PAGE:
Designed and crafted by nature

Designed and crafted by nature

Natures gift

These ravines come in all shapes and sizes. They are in the shape of giant mushrooms, squatting camel or a vulture. These are but patterns created by nature in Jangamakote in Shidlaghatta taluk of Chikkaballapur district.

The ravines crafted by nature in Jangamakote in Shidlaghatta taluk of Chikkaballapur district. DH Photo

These natural formation are found in Jangamakote, about 15 km from Chikkaballapur. Jangamakote was built by a ruler of Sugatur family, Thimme Gowda, for the benefit of Jangamas, a sect of Veerashaiva devotees.

The place is dotted with a number of deep ravines and narrow valleys. It resembles partly like the Chambal ravines in Central India and partly like the Grand Canyon of America. The formations have been caused because of a combination of various factors like erosion by water, wind and weathering of rocks over a long period. The place is a photographers delight and a paradise for those tourists who love wilderness.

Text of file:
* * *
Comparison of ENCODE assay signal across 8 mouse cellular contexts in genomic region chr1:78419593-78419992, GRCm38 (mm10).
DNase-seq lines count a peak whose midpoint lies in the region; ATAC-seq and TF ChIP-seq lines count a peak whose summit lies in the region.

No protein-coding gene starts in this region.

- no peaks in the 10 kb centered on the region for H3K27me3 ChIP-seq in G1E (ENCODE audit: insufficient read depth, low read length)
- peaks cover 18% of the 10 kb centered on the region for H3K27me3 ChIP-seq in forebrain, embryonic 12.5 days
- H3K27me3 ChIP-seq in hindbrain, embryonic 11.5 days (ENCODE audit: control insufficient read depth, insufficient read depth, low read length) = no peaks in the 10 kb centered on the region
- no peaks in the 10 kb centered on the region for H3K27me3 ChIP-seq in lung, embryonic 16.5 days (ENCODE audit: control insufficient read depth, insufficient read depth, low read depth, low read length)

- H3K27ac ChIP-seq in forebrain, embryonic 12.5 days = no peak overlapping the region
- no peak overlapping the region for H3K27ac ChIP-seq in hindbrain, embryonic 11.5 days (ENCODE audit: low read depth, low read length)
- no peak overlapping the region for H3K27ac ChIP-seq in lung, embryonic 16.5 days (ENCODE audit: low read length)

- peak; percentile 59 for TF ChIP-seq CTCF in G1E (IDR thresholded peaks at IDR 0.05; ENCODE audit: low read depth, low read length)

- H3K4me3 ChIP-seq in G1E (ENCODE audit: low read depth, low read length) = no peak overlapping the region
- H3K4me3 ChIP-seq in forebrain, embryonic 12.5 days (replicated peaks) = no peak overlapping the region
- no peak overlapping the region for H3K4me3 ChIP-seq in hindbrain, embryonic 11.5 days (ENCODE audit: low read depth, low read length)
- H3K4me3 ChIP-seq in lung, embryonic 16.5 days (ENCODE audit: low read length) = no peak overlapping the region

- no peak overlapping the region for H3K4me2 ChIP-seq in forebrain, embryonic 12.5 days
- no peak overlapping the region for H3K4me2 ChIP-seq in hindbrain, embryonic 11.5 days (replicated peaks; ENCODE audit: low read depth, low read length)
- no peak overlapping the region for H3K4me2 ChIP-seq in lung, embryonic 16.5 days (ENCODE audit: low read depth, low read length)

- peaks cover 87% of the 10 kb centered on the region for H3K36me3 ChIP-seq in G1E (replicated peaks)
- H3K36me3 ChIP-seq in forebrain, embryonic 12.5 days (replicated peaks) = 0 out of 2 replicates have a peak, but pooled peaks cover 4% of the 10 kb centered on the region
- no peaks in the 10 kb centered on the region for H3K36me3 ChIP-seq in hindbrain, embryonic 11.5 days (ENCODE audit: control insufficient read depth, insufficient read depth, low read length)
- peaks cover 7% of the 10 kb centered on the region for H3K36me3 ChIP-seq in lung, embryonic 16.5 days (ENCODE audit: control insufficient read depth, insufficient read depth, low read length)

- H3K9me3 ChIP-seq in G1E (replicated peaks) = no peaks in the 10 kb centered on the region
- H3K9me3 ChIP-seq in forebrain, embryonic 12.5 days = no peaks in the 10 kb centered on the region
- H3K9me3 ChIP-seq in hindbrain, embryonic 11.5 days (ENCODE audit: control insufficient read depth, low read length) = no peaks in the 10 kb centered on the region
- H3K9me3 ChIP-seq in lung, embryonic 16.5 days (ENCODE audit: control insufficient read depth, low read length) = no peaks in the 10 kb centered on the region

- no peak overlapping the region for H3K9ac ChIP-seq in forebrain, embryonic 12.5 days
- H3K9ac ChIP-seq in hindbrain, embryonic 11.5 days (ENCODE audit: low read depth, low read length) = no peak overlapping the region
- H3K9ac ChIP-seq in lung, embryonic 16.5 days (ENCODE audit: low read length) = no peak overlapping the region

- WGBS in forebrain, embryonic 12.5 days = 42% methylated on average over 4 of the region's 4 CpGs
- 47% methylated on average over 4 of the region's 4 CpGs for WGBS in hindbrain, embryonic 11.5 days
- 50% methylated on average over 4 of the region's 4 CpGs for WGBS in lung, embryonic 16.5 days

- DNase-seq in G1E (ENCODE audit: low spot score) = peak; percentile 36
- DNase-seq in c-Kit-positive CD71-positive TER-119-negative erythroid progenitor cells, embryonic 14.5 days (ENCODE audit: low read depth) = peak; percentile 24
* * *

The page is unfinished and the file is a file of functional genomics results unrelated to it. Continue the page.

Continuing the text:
But there is no perennial river flowing here. While the depressions are about four-five feet deep at some places, further up the area, they are more than 20-feet deep. The width also varies from five feet to 50 feet. A stream of water that courses through the area, though seasonal, has made the clay-rich soil unsuitable to tread on.

The soil structure and appearance which varies according to the composition of minerals in it, is red and yellow, adding a golden tinge to the landscape. Located in an arid region, the soil also gets easily eroded which enables deepening and lengthening of trenches.

Formation of gullies

Rain water washes away the powdery soil leading to the formation of gullies. Over time, the gullies form a long ravine. As the top soil which is full of nutrients is washed away, the land becomes barren and unfit for cultivation.

These formations are referred to as Badland Topography, according to geologists. Year after year, more and more soil is eroded and is a cause for concern for farmers.

These formations make for a surreal sight; the bluish grey rocks contrasting with the red, yellow and ochre hues of the ravine glowing in the evening light. In fact, this landscape has the potential to be developed as an attraction for visitors if the overgrowth of weeds and prickly bushes are cleared and a guided trail carved out.

“This place serves an intreasting picnic spot for students and adventure sports like trekking and hiking. We bring students here every year”, says D Narayanswamy, a teacher.